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André Narbonne

A marine engineer by first trade, André Narbonne was living out of his duffel bag when he arrived in Halifax on a damaged tanker in the mid—eighties. He completed two degrees in English at Dalhousie University and a PhD at the University of Western Ontario. He teaches English & Creative Writing at the University of Windsor.

Praise for André Narbonne's Twelve Miles to Midnight:

"Twelve Miles to Midnight feels like so much more than the sum of its parts, never straying from the small particulars of ordinary lives yet somehow achieving the breadth and depth of an epic. Narbonne writes with a rare humanity and insight, giving all his characters their due and uniquely attuned to the ties that bind them.” – Nino Ricci, author of The Origin of Species

“Though Twelve Miles to Midnight covers lots of cold, hard territory – from Northern Ontario, to Cape Breton, to an ice-bound tanker trapped off the coast of Newfoundland – there is no denying the intimate warmth of Narbonne’s writing, the careful craftsmanship of his stories, and the tenderness of his characterization. This is one beautiful, tough book, full of complex relationships and sometimes angry compassion. I bet David Adams Richards and Herman Melville could appreciate what’s happening in here. I hope you will, too.” – Alexander MacLeod, author of Light Lifting

“These are stories of loss--lost jobs, lost loved ones, lost lives. People lost to cancer, accident, their own hand. Lost childhood and lost relationships. Their consolation is to tell the stories, the old hope that to set down the right words in the right order has the power not to make sense of loss but simply to remember it. Twelve Miles to Midnight is a superbly crafted gift: honest, compelling, and deeply moving.” – Nick Mount, University of Toronto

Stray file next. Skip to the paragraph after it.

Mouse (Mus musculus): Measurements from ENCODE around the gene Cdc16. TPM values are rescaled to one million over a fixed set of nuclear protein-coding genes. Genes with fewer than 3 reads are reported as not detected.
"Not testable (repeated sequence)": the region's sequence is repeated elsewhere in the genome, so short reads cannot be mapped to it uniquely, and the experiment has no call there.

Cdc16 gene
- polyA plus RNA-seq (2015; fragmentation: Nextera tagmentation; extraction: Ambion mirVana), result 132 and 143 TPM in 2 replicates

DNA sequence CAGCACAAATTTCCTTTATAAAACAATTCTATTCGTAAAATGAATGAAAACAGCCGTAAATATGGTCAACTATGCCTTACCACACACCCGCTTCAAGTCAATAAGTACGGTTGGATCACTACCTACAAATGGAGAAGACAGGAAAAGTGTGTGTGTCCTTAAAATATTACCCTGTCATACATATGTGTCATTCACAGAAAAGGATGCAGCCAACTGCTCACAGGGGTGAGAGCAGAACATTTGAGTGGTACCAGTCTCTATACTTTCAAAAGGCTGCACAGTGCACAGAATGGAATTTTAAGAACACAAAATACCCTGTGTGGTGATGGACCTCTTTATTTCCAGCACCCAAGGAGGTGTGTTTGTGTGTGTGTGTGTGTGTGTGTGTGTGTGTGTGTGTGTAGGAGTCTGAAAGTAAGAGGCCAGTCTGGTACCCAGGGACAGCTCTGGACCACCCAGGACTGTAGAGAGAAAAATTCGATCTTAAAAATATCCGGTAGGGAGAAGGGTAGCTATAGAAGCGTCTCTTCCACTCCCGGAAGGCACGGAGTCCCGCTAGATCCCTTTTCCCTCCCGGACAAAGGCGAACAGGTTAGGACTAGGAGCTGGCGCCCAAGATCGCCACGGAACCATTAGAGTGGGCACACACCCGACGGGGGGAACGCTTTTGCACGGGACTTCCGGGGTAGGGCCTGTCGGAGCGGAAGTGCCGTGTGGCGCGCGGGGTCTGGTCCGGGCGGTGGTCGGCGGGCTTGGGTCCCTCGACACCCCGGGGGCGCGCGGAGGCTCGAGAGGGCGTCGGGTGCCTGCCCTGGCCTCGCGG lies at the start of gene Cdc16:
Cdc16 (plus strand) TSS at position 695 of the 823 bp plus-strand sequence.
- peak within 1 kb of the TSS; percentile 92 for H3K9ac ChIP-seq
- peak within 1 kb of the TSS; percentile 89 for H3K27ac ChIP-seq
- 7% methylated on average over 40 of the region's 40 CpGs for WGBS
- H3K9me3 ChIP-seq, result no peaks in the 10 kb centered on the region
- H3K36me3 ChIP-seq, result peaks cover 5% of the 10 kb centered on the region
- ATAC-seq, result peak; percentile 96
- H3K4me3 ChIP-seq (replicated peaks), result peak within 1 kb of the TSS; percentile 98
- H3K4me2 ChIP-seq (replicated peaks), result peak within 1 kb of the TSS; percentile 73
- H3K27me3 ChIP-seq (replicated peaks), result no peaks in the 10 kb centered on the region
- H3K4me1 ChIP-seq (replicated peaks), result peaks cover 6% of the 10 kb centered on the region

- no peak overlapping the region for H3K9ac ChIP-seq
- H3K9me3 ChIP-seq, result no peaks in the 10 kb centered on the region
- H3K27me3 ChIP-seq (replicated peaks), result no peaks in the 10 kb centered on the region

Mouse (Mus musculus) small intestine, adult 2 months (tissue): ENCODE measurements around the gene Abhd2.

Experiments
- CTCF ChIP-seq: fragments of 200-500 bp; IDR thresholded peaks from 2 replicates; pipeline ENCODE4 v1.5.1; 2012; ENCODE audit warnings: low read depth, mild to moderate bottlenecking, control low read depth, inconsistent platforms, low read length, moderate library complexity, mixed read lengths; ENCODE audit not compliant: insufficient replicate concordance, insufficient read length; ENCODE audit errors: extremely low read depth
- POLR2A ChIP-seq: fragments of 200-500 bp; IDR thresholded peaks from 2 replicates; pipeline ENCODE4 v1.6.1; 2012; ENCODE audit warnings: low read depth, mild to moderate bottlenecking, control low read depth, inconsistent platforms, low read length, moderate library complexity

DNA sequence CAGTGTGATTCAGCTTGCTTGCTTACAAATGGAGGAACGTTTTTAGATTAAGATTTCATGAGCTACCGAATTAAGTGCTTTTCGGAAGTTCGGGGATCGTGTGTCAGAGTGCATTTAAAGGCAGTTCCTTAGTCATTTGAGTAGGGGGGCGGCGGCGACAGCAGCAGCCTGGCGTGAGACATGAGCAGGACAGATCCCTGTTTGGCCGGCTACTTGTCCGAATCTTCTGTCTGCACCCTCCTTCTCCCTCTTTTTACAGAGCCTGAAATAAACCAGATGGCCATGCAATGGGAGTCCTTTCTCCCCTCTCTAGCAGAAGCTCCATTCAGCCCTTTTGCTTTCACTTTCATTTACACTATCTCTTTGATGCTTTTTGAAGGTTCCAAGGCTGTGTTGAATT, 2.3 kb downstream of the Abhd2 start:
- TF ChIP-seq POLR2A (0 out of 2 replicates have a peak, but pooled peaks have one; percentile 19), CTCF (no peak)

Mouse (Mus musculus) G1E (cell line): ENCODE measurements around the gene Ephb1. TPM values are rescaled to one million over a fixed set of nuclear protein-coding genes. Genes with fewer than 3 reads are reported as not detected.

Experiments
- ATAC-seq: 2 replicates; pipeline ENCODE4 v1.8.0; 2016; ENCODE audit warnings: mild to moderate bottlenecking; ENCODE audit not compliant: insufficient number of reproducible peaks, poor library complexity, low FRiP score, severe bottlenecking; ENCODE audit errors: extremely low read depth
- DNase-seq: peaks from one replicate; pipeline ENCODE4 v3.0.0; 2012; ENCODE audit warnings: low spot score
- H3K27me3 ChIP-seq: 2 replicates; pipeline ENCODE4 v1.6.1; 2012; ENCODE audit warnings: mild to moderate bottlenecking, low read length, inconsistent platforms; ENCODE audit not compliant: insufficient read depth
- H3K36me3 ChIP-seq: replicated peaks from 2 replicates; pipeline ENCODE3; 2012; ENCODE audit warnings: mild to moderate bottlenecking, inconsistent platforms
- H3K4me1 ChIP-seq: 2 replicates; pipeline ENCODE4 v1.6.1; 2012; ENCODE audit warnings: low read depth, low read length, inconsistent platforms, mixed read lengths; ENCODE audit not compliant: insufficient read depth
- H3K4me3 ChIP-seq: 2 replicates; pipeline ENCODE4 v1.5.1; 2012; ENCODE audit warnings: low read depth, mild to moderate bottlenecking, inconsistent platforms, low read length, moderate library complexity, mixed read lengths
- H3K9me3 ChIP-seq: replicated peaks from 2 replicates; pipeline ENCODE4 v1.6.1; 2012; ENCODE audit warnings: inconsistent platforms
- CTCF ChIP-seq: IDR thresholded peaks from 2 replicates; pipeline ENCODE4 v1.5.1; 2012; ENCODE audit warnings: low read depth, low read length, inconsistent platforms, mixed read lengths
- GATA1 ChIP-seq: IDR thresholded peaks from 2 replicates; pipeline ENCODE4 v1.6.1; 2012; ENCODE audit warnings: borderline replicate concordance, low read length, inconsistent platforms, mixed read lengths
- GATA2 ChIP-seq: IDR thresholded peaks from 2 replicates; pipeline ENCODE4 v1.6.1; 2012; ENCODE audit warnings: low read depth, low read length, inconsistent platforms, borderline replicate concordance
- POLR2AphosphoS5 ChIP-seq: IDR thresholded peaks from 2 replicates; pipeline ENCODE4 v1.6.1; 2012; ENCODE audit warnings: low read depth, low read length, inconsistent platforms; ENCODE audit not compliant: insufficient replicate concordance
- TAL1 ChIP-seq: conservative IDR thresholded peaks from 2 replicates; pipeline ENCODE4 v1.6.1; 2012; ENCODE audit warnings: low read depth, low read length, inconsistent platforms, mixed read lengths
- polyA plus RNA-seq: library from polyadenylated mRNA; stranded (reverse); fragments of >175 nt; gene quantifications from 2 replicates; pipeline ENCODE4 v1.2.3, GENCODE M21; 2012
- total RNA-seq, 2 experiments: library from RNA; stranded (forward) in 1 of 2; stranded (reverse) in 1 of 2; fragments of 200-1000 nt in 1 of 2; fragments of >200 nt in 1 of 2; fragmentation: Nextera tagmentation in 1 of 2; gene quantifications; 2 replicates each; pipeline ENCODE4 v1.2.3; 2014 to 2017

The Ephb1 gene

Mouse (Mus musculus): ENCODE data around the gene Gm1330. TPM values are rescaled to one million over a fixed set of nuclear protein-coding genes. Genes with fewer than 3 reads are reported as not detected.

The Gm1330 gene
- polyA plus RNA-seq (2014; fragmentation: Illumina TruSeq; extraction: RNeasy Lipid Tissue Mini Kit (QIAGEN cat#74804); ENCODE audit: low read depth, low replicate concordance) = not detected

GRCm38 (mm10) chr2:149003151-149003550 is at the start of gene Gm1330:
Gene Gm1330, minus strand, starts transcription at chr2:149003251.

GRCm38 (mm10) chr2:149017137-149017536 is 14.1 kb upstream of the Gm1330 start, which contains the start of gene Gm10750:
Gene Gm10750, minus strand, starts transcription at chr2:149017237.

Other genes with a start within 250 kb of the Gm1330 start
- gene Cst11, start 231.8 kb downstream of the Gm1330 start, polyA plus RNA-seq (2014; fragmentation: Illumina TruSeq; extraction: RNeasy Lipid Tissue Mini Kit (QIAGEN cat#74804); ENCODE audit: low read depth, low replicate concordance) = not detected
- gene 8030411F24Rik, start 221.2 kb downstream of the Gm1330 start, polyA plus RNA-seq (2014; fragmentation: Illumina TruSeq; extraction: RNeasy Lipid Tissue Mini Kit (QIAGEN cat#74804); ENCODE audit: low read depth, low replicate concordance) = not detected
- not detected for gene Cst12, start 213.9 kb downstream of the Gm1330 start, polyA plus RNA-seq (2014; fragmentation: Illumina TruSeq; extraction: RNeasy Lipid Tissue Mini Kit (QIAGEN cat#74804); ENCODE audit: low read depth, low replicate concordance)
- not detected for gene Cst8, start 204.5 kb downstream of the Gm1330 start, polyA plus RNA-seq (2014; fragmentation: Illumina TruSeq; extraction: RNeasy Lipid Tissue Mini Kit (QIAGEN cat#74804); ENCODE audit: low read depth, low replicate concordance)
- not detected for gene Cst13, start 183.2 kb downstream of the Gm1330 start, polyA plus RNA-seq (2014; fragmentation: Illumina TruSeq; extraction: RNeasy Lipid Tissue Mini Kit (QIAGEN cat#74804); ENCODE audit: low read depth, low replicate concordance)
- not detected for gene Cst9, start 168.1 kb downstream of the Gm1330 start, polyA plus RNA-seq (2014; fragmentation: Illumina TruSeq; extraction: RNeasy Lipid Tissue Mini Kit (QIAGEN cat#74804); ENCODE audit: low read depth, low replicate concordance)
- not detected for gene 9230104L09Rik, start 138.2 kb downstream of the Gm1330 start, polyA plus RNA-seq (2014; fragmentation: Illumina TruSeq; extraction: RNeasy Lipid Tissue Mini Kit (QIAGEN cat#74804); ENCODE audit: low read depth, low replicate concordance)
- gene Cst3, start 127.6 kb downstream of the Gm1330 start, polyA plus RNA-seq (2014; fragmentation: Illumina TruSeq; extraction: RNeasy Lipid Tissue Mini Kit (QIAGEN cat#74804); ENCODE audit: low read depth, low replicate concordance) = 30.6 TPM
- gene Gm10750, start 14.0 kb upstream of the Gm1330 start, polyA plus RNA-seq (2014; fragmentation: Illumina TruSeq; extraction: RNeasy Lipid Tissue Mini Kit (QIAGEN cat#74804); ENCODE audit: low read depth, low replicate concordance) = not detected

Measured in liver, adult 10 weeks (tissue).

Praise for You Were Here:

André Narbonne deploys an austere precision of imagery that depicts in the sharpest possible focus his poems’ scenes, incidents and characters: “a blue balloon . . . / . . . tumbles tentatively on the beach in search of a lost child” or a house lawn reveals “the commonplace litter of a distracted family.” In both lineated and prose poems, Narbonne in You Were Here provides an unflinching look at rural Ontario childhood. His deft poems recall those throw-away words uttered by a significant adult that can haunt one throughout one’s life, for example the mother cautioning a novice photographer: “Stop! / my mother cried. / It’s not a picture without someone in it.” Or a child misunderstanding a pending divorce, when at a lake he hears his “father say he was / parting waves with the family.” Other poems skillfully consider the grown child, nature and travels through time and geography. A sense of home grounds and sustains the poet; in contrast, he is aware that “no stranger / can draw anything but a self-portrait.” And thanks to Narbonne’s amazing eye and command of his art we are shown the familiar in unexpected places in our world, like those birds the poet notices that roost in the letters of large advertising signs, that “nest in the alphabet of commerce.” Tom Wayman

E-mail: c/o Writers' Union of Canada
Phone number:
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You Were Here (poetry collection). Flat Singles Press, December 2016
Twelve Miles to Midnight (short story collection). Black Moss Press, April 2016


FreeFall literary contest for “Darren, Almost in Love” (short story), 2011
David Adams Richards Prize (Writers’ Federation of New Brunswick) for The Separatists, 2008
Atlantic Writing Competition (Writers’ Federation of Nova Scotia) for “The Advancements” (short story), 1998
Finalist Danuta Gleed Literary Award, 2016
Eligible for National Public Readings Program :


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